Company Overview and Challenge

The energy industry is changing faster than ever as climate change drives government regulations for sustainability. To stay on the cutting edge, established energy providers need to embrace innovation and provide forward-thinking solutions.

For one Canadian nuclear power company, these regulations posed a significant challenge: How could they recondition their reactors to double their lifespan? This is a tall task for any nuclear plant, but the company was already dealing with a number of setbacks:

  • Unplanned power outages stemming from poor maintenance workflows
  • Frustrated leadership ready to see improvements
  • Stalled projects due to ineffective communication

In order to fulfill the government-mandated nuclear reactor updates, the company needed to transform their internal operations — a task that’s easier said than done.

Stakeholders at every level of the organization were in agreement that something had to change, but they didn’t know where to start.

The Solution: Innovation from the Inside Out

The company hired Somersault Innovation to help them employ Design Thinking and get their nuclear reactor improvement project back on track.

Assembling And Training the Team

First, Somersault helped the company assemble a task force to research and diagnose the organization's barriers to change. By pulling in stakeholders from multiple areas of the company, the task force came prepared with diverse insights about existing operational challenges.

Once the task force had been selected, Somersault held an in-person training session to familiarize the team with the principles of Design Thinking. This included teaching them how to reframe the problem statement from, "How do we increase the number of improvement project we complete?" to a bigger, more human-centered question, “How do we make changes to empower front-line engineers with the capability to achieve industry-leading performance?”

Next, the team learned how to conduct human-centric research by:

  • Learning from diverse perspectives
  • Listening deeply for underlying clues
  • Making connections between multiple problem areas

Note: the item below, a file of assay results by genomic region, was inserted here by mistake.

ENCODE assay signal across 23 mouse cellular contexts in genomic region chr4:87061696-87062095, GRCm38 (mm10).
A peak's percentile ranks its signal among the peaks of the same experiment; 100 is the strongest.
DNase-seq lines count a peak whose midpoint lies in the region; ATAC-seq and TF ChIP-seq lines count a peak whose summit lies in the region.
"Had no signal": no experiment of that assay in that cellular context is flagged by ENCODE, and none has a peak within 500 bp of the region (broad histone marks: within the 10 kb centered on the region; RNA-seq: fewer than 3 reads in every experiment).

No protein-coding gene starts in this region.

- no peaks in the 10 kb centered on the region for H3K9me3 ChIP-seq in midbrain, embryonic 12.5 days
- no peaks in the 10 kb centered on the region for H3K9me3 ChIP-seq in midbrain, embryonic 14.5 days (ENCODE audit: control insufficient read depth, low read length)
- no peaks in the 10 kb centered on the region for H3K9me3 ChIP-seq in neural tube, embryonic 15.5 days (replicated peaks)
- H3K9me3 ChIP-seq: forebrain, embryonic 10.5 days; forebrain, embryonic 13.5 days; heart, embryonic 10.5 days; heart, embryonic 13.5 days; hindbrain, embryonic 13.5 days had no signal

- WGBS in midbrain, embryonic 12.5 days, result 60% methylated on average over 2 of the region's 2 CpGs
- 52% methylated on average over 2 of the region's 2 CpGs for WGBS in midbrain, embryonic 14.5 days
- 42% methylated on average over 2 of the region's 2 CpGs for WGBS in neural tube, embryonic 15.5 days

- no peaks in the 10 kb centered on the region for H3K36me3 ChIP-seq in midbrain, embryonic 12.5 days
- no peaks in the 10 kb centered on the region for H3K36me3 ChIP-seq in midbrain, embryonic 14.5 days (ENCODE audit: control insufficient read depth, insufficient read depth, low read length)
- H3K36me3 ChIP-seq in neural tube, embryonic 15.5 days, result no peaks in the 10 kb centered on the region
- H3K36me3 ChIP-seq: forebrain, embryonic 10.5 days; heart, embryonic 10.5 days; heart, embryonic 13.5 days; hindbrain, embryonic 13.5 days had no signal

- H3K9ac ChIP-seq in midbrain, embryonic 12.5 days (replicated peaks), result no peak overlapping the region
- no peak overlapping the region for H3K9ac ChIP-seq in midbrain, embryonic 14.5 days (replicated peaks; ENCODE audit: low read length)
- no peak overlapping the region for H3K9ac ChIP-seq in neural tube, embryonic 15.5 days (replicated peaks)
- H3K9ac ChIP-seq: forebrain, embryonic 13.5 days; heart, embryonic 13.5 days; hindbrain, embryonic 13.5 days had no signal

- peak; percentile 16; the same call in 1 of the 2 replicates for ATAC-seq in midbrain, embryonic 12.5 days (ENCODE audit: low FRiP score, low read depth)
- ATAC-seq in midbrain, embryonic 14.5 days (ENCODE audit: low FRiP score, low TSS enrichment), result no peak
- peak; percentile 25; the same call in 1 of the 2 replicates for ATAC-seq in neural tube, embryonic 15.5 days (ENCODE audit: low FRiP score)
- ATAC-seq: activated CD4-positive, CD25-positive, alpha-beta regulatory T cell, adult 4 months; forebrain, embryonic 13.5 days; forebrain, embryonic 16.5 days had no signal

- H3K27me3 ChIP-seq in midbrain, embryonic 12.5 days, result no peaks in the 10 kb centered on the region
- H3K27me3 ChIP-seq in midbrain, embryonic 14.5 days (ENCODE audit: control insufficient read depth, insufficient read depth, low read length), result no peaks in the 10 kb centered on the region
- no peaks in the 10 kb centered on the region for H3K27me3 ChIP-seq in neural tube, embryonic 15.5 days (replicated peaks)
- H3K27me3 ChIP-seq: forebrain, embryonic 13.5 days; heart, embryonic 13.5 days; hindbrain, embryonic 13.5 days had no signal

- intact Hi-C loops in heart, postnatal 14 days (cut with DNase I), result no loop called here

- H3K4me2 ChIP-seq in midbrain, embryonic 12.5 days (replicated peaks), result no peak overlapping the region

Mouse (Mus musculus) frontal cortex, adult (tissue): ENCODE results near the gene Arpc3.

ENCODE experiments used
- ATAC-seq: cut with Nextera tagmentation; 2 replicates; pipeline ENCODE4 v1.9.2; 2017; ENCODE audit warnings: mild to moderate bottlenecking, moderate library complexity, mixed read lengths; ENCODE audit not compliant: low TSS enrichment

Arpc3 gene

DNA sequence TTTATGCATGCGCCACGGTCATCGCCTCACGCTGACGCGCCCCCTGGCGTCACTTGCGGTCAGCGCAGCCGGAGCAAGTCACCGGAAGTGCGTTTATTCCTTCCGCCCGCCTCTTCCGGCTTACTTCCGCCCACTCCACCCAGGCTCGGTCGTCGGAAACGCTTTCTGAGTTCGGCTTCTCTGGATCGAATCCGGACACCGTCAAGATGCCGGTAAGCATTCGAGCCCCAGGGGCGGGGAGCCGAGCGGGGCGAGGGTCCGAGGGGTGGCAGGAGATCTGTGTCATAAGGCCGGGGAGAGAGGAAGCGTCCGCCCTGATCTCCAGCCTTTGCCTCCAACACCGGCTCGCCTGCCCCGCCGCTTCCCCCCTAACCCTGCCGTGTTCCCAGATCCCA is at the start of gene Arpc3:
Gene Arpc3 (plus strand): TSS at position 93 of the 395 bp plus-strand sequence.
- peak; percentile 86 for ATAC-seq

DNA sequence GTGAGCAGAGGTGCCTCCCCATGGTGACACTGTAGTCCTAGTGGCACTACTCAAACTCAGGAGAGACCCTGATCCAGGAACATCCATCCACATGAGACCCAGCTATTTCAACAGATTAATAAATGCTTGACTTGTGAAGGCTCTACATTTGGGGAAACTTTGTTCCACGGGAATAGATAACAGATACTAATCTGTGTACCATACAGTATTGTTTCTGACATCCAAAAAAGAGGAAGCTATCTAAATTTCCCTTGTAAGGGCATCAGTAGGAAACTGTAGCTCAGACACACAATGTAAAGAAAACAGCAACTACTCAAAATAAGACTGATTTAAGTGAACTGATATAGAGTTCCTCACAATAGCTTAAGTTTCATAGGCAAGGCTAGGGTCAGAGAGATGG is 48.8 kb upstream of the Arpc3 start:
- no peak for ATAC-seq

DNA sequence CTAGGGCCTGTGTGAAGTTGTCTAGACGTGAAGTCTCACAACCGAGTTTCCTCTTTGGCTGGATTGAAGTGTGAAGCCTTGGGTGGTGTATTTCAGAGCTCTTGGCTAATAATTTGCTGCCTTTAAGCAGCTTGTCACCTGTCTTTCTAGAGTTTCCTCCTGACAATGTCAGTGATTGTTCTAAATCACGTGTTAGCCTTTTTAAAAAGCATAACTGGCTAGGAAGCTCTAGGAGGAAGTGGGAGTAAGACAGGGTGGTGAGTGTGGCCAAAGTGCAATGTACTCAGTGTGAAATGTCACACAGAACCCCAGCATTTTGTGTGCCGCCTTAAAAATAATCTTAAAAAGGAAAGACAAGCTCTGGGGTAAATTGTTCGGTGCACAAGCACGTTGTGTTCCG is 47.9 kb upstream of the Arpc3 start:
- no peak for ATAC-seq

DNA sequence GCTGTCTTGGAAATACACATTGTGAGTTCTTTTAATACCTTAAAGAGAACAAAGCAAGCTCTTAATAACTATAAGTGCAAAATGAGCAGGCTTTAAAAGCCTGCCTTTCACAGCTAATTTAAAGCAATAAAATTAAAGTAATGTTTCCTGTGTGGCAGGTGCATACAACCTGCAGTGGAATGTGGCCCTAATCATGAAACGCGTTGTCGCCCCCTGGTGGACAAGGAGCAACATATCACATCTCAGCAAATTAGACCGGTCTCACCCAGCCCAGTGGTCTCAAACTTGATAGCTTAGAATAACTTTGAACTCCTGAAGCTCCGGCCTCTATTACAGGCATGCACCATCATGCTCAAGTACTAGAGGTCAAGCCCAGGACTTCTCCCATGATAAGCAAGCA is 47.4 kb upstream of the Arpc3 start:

For the next four months, Somersault checked in with the team via virtual coaching sessions and an in-person workshop at the two-month mark to synthesize key insights.

Task Force Findings

The task force discovered three critical obstacles impeding the reactor improvement process:

  1. The company’s front-line engineers and top-level leadership were both in agreement on how to achieve the company’s goals, but the messages were getting lost at the mid-level. Many of the mid-level managers had not come from an engineering background, and did not understand the “why” behind requests coming from both directions. Without this understanding, they were deprioritizing key activities.
  2. A culture of fear had led many of the company’s operations and maintenance employees to practice "CYA". In other words, to avoid making a mistake, these employees were consistently seeking approval from front-line engineers before completing any projects. The approval-seeking process consumed much of the engineers’ time, making it impossible for them to spend time on necessary improvements.
  3. Finally, the task force also discovered a major bottleneck in the training and certification process that was reducing the number of engineers allowed to perform improvements on the reactors.

Results

Somersault coached the team on how to rapidly implement solution ideas on a small scale that involved multiple stakeholders. This fast-cycle, iterative approach to implementation led to three clear solution areas:

  1. Minimize misunderstandings across reporting lines by clarifying the "Why," in addition to the "What" and the "When" in internal communications.
  2. Empower operations and maintenance employees to seek solutions without engineer approval
  3. Implement a mentorship program that would allow all engineers in training to perform modifications on the nuclear reactors in the presence of a certified senior engineer

The company's executives were thrilled with the results, and implemented the task force’s suggestions right away. They even decided to activate another Design Thinking task force to help inform long-term company strategy.

Through making Design Thinking a priority, this company overcame major challenges and created change from the ground up. That's what Design Thinking is made for: solving complex problems. Do you have a problem that's holding you back? Get in touch for a Design Thinking consultation today.